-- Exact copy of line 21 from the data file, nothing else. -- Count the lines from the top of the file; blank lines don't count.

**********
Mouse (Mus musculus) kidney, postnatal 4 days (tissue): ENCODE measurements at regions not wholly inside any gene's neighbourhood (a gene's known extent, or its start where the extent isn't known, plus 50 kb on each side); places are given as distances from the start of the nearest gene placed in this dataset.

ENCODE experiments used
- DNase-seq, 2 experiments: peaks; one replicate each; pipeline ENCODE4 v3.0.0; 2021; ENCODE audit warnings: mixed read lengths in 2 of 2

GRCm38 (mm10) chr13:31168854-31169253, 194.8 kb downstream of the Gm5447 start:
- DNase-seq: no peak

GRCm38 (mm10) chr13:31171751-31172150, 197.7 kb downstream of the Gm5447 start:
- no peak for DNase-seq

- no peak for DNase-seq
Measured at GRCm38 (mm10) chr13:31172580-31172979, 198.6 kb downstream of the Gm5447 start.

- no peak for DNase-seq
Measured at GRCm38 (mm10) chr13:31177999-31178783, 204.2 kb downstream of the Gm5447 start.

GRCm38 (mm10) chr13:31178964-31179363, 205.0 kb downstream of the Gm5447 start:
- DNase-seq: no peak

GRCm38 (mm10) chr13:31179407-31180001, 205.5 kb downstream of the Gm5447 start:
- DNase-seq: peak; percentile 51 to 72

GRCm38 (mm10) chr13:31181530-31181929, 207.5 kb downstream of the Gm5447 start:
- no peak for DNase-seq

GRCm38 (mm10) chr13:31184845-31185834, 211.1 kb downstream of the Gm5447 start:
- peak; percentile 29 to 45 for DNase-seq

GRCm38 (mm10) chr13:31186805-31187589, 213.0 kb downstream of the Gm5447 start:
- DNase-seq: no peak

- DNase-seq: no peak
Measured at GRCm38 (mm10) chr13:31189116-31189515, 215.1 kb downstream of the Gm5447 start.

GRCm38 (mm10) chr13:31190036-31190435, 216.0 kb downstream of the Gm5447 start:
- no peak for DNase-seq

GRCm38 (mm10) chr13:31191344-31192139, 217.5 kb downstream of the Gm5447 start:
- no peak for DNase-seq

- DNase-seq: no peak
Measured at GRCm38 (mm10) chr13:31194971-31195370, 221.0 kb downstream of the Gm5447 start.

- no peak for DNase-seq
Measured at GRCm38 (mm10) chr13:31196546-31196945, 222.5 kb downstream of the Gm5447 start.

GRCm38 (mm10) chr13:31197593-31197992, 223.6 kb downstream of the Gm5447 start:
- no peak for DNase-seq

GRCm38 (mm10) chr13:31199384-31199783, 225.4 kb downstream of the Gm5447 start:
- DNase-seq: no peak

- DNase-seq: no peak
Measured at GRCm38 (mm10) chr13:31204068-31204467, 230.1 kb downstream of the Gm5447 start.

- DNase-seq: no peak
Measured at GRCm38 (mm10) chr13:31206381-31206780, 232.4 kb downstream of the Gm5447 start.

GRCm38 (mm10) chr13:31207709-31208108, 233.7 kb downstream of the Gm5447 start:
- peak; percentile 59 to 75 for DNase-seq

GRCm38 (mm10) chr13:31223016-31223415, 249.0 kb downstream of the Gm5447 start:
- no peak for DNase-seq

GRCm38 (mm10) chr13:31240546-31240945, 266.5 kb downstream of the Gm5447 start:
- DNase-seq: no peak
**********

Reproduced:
- DNase-seq: no peak